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Hunter Hancock

Hunter Dunagan Hancock (April 21, 1916 – August 4, 2004) was an American disc jockey regarded as the first in the Western United States to play rhythm and blues records on the radio, and among the first to broadcast rock and roll.

He was born in Uvalde, Texas, and raised 90 miles (140 km) away in San Antonio. After school, he took on many jobs, including singing in a vaudeville troupe and a stint at a Massachusetts burlesque club. After moving to Los Angeles in the early 1940s he entered radio and was heard on the following stations there: KFVD (1947–1951), KFOX (1951–1954), KFVD/KPOP (1954–1957) and KGFJ (1957–1966).[1] Inspired by local black record store owner John Dolphin of Dolphin's Of Hollywood record shop he called himself "Ol' H.H." He hosted several shows on different stations, often at the same time, including Harlem Holiday, Harlematinee, Huntin' With Hunter and the gospel show Songs of Soul and Spirit.

Hunter became one of the Emcee's for the famed Cavalcade of Jazz concerts held at Wrigley Field in Los Angeles which were produced by Leon Hefflin Sr. starting with the fifth COJ on July 10, 1949. He also Emceed for the Cavalcade of Jazz concert held in San Diego at Lane Field on September 3, 1949. Hunter also had a column in the Los Angeles Sentinel newspaper.[2] Hunter would continue to Emcee until the fourteenth Cavalcade of Jazz concerts held at the Shrine Auditorium on August 3, 1958. The last Cavalcade of Jazz concert was a tribute to the city's most prominent r&b jocks- Charles Trammel, Huggy Boy and Jim Randolph teamed up with Hancock.[3] Lionel Hampton, Big Jay McNeely, Dinah Washington, Betty Carter, Billy Eckstine, Jimmy Witherspoon, Louis Jordan, Nat "King" Cole, Louis Armstrong, Count Basie, Sam Cooke were just a few of the numerous artists that performed over the years.[4][5]

Hancock also appeared briefly on the L.A. CBS TV station, KNXT in 1955 with the Friday night show "Rhythm and Bluesville", interviewing such musicians as Duke Ellington, Fats Domino, Little Richard, Gene & Eunice and The Platters.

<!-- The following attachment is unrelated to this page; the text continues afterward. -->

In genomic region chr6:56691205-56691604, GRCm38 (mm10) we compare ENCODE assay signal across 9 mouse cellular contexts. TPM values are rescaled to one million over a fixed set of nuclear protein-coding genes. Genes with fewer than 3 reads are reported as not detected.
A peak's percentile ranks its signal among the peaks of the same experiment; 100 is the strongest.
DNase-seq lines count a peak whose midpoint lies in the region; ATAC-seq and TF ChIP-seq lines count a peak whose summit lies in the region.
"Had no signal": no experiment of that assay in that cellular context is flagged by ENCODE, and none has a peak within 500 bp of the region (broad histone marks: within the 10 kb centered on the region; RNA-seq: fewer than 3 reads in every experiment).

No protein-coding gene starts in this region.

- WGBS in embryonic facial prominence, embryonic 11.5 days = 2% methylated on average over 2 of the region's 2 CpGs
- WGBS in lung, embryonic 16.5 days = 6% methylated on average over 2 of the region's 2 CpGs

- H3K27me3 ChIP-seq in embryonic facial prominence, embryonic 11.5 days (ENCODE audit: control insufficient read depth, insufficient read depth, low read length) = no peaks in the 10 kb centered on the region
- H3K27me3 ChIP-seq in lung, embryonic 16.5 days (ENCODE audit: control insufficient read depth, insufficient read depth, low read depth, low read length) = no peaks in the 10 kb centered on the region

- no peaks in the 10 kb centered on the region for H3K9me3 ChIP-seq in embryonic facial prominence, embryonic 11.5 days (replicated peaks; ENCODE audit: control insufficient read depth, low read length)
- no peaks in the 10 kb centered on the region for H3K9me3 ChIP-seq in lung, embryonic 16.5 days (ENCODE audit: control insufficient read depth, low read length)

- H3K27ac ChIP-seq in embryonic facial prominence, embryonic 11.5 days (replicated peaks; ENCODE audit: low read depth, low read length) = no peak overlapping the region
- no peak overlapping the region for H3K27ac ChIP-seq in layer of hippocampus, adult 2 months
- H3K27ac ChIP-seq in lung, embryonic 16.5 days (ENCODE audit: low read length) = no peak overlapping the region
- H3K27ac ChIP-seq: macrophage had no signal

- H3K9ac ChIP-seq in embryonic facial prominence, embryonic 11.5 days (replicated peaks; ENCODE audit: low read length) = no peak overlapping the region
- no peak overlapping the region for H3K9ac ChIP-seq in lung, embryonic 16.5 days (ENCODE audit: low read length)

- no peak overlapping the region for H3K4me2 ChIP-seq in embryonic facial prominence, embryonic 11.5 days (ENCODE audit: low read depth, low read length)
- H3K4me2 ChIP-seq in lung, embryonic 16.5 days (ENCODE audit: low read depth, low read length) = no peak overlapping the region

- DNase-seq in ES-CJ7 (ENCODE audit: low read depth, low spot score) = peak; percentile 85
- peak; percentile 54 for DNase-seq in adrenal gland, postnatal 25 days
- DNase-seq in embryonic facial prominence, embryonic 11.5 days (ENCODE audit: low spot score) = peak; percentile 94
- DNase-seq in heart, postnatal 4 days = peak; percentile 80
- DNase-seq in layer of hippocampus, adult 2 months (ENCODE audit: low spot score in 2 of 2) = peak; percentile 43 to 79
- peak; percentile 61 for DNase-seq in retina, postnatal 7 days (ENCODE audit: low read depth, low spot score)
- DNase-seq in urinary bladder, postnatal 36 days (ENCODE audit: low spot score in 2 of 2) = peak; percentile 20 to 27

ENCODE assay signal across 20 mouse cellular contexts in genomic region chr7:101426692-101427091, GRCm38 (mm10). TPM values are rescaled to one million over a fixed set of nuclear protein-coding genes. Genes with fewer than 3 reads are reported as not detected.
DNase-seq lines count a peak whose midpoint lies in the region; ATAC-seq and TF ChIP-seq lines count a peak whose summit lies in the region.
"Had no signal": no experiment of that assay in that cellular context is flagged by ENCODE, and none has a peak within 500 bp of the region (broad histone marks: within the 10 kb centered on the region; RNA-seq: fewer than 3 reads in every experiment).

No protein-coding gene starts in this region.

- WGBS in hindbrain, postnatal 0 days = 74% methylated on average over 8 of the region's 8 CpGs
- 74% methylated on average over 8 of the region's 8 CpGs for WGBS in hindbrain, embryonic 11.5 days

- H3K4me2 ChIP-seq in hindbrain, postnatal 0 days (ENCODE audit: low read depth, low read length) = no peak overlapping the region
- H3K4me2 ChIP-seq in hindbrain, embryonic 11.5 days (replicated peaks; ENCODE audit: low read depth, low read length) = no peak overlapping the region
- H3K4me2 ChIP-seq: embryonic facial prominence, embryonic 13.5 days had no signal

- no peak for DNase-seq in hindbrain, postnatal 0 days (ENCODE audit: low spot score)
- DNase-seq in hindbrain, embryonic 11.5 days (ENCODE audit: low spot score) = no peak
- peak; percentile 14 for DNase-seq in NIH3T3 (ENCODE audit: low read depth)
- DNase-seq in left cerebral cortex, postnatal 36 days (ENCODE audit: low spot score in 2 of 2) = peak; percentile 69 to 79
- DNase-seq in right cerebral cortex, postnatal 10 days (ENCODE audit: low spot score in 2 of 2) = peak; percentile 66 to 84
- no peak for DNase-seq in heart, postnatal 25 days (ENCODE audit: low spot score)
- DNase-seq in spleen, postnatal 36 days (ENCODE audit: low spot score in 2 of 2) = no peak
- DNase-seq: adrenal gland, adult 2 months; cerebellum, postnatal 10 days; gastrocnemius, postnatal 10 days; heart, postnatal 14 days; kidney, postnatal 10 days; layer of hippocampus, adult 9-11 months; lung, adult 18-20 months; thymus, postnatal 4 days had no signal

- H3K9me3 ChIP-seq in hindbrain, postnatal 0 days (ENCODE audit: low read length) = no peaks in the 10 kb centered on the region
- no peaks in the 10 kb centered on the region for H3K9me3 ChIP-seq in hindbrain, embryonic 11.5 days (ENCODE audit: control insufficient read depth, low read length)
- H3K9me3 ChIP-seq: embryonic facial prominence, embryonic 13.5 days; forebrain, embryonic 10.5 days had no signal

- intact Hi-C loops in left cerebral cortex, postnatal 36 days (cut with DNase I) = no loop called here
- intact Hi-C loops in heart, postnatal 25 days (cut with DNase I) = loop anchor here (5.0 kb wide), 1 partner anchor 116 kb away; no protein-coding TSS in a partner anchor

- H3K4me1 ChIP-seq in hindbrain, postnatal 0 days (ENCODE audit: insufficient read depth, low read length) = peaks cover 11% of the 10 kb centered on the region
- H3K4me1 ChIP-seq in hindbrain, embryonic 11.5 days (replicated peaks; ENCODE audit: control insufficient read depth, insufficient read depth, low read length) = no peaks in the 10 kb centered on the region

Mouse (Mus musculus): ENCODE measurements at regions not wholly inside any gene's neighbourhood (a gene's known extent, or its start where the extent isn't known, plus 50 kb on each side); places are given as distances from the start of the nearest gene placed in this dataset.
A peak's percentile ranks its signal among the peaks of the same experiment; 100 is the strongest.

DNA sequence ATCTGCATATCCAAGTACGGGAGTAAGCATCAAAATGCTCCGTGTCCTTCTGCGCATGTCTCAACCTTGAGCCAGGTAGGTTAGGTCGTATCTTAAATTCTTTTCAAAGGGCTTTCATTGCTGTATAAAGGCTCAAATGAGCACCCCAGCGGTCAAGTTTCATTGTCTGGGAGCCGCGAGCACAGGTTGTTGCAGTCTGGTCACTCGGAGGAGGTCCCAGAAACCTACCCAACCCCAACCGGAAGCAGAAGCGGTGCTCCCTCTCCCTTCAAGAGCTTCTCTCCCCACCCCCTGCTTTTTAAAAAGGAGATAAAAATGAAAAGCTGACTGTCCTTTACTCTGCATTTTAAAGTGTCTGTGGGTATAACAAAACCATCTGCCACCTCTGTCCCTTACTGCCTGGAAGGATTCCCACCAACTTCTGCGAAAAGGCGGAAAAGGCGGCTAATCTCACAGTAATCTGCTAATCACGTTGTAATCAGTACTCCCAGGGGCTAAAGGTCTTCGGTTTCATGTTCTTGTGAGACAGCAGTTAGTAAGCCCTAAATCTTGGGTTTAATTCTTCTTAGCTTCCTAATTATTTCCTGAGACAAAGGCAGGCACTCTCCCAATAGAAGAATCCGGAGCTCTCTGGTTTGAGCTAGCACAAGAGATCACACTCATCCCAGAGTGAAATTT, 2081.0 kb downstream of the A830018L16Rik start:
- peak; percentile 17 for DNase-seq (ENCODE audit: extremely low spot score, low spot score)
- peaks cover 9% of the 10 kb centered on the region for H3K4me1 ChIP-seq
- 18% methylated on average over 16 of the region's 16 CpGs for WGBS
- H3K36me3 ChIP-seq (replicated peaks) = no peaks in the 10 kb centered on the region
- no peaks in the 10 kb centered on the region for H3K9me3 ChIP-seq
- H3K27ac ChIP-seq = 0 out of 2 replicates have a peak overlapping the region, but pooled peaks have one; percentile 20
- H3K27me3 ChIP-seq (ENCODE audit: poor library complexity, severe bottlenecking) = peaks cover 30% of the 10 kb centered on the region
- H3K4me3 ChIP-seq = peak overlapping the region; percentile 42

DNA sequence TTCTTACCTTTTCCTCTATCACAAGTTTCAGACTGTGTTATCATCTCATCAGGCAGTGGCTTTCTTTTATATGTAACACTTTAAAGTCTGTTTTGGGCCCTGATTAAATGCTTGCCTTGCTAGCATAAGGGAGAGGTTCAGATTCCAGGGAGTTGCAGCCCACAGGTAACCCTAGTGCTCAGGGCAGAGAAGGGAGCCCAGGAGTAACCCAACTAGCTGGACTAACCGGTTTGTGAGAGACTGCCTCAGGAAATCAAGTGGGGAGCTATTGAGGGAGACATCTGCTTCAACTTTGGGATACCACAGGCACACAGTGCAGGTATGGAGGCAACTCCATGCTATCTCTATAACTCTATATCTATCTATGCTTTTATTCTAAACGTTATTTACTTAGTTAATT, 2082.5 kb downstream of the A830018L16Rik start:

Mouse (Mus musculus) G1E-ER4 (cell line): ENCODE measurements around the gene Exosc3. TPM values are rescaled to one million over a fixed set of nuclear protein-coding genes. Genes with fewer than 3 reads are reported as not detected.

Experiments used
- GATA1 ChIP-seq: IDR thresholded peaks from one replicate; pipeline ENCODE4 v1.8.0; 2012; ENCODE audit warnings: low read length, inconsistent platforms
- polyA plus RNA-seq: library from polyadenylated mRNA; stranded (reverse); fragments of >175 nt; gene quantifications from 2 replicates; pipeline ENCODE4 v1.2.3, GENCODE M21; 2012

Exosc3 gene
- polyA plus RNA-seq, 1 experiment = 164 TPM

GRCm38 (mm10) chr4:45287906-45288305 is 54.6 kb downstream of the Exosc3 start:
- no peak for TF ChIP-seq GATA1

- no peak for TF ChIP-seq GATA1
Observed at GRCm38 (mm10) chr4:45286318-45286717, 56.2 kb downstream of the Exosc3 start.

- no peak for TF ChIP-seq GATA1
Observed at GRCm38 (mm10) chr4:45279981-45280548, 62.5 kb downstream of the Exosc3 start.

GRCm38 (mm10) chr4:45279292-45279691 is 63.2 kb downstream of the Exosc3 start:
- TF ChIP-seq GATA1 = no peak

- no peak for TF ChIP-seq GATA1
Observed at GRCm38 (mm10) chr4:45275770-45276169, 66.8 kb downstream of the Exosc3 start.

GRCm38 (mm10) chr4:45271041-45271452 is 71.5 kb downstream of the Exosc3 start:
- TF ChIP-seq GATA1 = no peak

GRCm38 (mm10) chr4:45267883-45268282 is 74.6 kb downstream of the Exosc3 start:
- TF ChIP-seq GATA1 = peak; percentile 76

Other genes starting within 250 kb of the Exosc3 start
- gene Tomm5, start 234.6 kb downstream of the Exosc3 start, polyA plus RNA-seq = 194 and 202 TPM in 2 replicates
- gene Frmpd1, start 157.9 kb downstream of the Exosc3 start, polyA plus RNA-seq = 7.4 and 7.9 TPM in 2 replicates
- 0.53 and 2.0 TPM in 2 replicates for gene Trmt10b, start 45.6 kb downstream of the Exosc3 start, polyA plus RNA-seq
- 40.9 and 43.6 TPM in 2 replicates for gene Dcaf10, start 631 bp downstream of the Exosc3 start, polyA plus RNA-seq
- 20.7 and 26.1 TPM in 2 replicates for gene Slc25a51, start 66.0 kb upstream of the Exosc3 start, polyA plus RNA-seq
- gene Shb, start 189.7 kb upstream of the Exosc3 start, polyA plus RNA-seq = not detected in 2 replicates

For several years, the Pulse survey rated Hancock's shows No. 1 among black listeners in Southern California. In 1950, the Los Angeles Sentinel newspaper rated Hancock the most popular DJ in Los Angeles among blacks. He was also one of the first DJs to play rock and roll music, and landed a cameo spot in a 1957 British rock and roll film called Rock Around the World.

A recreated example of Mr. Hancock's program on Los Angeles' former R&B radio station KGFJ can be found on Ron Jacobs' "Cruisin' 1959" (Increase Records INCR 5-2004). This recreation includes several classic R&B songs of that era, contemporary commercials (e.g., Champion spark plugs, the Saturday Evening Post, and others), and DJ patter.

He was convicted in 1962 and sentenced to probation for failing to report $18,000 income on tax forms for 1956–1958. Allegedly, the money was payola from record companies. He thought the money had been given as gifts.

Hancock died August 4, 2004, of natural causes in a retirement home in Claremont, California.

In popular culture

Hancock is referenced in Season 2, Episode 14 of The Rockford Files, "The Hammer of C Block". Isaac Hayes's character, Gandolph Fitch, while searching for a radio station says, "Nobody's playing music anymore? Where's Huggy Boy or Hunter Hancock?" In Stan Freberg's song "Rock Around Stephen Foster" the record producer threatens "You want me to tear up your autographed pictures of Hunter Hancock?".

References

  1. ^ Los Angeles Radio People, Where are They Now? – H, retrieved 2012-01-01
  2. ^ “Huntin’ with Hunter” Article Los Angeles Sentinel July 7, 1949.
  3. ^ Guralnick, Peter. (2005). Dream boogie : the triumph of Sam Cooke (1st ed.). New York: Little, Brown. ISBN 0316377945. OCLC 57393650.
  4. ^ Reed, Tom. (1992). The Black music history of Los Angeles, its roots : 50 years in Black music : a classical pictorial history of Los Angeles Black music of the 20's, 30's, 40's, 50's and 60's : photographic essays that define the people, the artistry and their contributions to the wonderful world of entertainment (1st, limited ed.). Los Angeles: Black Accent on L.A. Press. ISBN 096329086X. OCLC 28801394.
  5. ^ Guralnick, Peter. (2005). Dream boogie : the triumph of Sam Cooke (1st ed.). New York: Little, Brown. ISBN 0316377945. OCLC 57393650.

External links